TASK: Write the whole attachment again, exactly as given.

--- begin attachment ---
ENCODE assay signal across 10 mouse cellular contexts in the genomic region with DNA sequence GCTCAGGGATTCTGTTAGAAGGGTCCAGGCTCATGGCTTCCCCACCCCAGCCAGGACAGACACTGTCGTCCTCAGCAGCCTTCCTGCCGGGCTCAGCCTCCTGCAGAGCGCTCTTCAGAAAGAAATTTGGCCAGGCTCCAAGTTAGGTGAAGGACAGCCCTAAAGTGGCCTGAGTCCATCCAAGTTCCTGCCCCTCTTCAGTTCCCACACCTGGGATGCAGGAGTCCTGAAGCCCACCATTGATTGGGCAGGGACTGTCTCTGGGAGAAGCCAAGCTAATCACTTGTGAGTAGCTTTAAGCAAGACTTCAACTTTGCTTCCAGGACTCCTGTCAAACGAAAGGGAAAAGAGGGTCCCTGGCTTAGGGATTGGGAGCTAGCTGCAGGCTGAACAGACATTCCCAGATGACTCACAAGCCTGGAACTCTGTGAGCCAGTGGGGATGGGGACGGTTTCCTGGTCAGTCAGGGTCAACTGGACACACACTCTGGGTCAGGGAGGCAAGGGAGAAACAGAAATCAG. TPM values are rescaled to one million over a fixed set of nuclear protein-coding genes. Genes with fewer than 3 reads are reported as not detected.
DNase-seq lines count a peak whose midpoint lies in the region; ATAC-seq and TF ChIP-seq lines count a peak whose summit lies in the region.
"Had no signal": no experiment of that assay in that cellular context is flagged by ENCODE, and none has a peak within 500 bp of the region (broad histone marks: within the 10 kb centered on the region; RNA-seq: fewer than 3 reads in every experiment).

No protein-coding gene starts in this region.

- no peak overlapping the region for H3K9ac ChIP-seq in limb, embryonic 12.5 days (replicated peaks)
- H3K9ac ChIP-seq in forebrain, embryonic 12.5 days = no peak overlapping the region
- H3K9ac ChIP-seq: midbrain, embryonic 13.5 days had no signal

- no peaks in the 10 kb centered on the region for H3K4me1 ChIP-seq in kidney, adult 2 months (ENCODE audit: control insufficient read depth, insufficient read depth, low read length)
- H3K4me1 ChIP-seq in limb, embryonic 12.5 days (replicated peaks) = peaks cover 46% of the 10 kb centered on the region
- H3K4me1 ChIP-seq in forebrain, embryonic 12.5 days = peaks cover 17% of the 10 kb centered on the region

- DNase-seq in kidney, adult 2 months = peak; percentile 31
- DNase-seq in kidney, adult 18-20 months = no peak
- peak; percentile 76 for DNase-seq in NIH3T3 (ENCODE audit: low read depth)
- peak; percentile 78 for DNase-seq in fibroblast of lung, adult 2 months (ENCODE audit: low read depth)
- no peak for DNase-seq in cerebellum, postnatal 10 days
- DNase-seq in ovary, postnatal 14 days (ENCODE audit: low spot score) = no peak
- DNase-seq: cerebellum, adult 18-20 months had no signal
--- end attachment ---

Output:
ENCODE assay signal across 10 mouse cellular contexts in the genomic region with DNA sequence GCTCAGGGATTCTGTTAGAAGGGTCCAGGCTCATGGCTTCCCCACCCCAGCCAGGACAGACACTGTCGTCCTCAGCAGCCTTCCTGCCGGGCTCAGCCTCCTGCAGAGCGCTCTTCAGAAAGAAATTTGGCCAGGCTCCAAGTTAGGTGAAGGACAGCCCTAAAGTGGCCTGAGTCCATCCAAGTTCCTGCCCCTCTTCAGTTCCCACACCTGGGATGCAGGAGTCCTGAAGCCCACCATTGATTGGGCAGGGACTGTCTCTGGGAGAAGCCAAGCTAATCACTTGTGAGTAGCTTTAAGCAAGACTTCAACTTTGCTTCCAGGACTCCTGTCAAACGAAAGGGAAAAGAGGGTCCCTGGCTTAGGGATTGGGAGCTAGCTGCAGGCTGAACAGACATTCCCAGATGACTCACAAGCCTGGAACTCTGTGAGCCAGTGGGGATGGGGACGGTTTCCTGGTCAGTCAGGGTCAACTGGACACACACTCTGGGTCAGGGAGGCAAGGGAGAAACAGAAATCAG. TPM values are rescaled to one million over a fixed set of nuclear protein-coding genes. Genes with fewer than 3 reads are reported as not detected.
DNase-seq lines count a peak whose midpoint lies in the region; ATAC-seq and TF ChIP-seq lines count a peak whose summit lies in the region.
"Had no signal": no experiment of that assay in that cellular context is flagged by ENCODE, and none has a peak within 500 bp of the region (broad histone marks: within the 10 kb centered on the region; RNA-seq: fewer than 3 reads in every experiment).

No protein-coding gene starts in this region.

- no peak overlapping the region for H3K9ac ChIP-seq in limb, embryonic 12.5 days (replicated peaks)
- H3K9ac ChIP-seq in forebrain, embryonic 12.5 days = no peak overlapping the region
- H3K9ac ChIP-seq: midbrain, embryonic 13.5 days had no signal

- no peaks in the 10 kb centered on the region for H3K4me1 ChIP-seq in kidney, adult 2 months (ENCODE audit: control insufficient read depth, insufficient read depth, low read length)
- H3K4me1 ChIP-seq in limb, embryonic 12.5 days (replicated peaks) = peaks cover 46% of the 10 kb centered on the region
- H3K4me1 ChIP-seq in forebrain, embryonic 12.5 days = peaks cover 17% of the 10 kb centered on the region

- DNase-seq in kidney, adult 2 months = peak; percentile 31
- DNase-seq in kidney, adult 18-20 months = no peak
- peak; percentile 76 for DNase-seq in NIH3T3 (ENCODE audit: low read depth)
- peak; percentile 78 for DNase-seq in fibroblast of lung, adult 2 months (ENCODE audit: low read depth)
- no peak for DNase-seq in cerebellum, postnatal 10 days
- DNase-seq in ovary, postnatal 14 days (ENCODE audit: low spot score) = no peak
- DNase-seq: cerebellum, adult 18-20 months had no signal